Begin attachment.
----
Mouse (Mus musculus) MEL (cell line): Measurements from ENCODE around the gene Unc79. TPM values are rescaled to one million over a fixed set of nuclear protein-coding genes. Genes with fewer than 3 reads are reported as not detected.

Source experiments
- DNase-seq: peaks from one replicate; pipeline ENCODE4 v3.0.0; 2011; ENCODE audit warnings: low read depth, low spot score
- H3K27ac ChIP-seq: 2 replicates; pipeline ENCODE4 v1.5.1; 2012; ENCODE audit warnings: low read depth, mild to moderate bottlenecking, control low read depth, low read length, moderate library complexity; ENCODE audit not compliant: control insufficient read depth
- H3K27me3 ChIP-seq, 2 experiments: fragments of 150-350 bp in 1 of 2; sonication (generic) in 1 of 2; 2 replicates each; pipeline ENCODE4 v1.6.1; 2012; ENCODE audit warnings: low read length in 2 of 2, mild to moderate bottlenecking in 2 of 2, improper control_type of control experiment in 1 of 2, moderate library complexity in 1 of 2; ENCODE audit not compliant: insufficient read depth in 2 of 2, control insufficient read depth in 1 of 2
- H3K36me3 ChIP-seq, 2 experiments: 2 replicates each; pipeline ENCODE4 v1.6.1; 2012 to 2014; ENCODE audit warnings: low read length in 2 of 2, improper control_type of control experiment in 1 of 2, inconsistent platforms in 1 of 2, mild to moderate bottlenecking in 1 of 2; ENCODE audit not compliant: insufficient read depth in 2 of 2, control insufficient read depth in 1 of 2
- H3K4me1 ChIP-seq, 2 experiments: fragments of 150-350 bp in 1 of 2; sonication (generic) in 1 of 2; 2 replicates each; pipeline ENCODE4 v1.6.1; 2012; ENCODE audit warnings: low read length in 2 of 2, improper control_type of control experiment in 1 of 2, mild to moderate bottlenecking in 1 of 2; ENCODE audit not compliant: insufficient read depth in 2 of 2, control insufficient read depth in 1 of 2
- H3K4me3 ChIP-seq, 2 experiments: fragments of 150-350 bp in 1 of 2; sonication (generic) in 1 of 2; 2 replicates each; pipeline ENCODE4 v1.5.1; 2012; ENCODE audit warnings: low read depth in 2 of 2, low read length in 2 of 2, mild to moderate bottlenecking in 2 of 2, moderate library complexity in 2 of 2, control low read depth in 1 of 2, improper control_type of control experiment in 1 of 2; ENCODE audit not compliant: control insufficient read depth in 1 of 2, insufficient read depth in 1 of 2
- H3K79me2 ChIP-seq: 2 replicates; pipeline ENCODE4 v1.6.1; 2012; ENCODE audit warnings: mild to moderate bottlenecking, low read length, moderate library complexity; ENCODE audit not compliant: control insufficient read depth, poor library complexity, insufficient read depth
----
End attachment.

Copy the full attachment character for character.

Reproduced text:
Mouse (Mus musculus) MEL (cell line): Measurements from ENCODE around the gene Unc79. TPM values are rescaled to one million over a fixed set of nuclear protein-coding genes. Genes with fewer than 3 reads are reported as not detected.

Source experiments
- DNase-seq: peaks from one replicate; pipeline ENCODE4 v3.0.0; 2011; ENCODE audit warnings: low read depth, low spot score
- H3K27ac ChIP-seq: 2 replicates; pipeline ENCODE4 v1.5.1; 2012; ENCODE audit warnings: low read depth, mild to moderate bottlenecking, control low read depth, low read length, moderate library complexity; ENCODE audit not compliant: control insufficient read depth
- H3K27me3 ChIP-seq, 2 experiments: fragments of 150-350 bp in 1 of 2; sonication (generic) in 1 of 2; 2 replicates each; pipeline ENCODE4 v1.6.1; 2012; ENCODE audit warnings: low read length in 2 of 2, mild to moderate bottlenecking in 2 of 2, improper control_type of control experiment in 1 of 2, moderate library complexity in 1 of 2; ENCODE audit not compliant: insufficient read depth in 2 of 2, control insufficient read depth in 1 of 2
- H3K36me3 ChIP-seq, 2 experiments: 2 replicates each; pipeline ENCODE4 v1.6.1; 2012 to 2014; ENCODE audit warnings: low read length in 2 of 2, improper control_type of control experiment in 1 of 2, inconsistent platforms in 1 of 2, mild to moderate bottlenecking in 1 of 2; ENCODE audit not compliant: insufficient read depth in 2 of 2, control insufficient read depth in 1 of 2
- H3K4me1 ChIP-seq, 2 experiments: fragments of 150-350 bp in 1 of 2; sonication (generic) in 1 of 2; 2 replicates each; pipeline ENCODE4 v1.6.1; 2012; ENCODE audit warnings: low read length in 2 of 2, improper control_type of control experiment in 1 of 2, mild to moderate bottlenecking in 1 of 2; ENCODE audit not compliant: insufficient read depth in 2 of 2, control insufficient read depth in 1 of 2
- H3K4me3 ChIP-seq, 2 experiments: fragments of 150-350 bp in 1 of 2; sonication (generic) in 1 of 2; 2 replicates each; pipeline ENCODE4 v1.5.1; 2012; ENCODE audit warnings: low read depth in 2 of 2, low read length in 2 of 2, mild to moderate bottlenecking in 2 of 2, moderate library complexity in 2 of 2, control low read depth in 1 of 2, improper control_type of control experiment in 1 of 2; ENCODE audit not compliant: control insufficient read depth in 1 of 2, insufficient read depth in 1 of 2
- H3K79me2 ChIP-seq: 2 replicates; pipeline ENCODE4 v1.6.1; 2012; ENCODE audit warnings: mild to moderate bottlenecking, low read length, moderate library complexity; ENCODE audit not compliant: control insufficient read depth, poor library complexity, insufficient read depth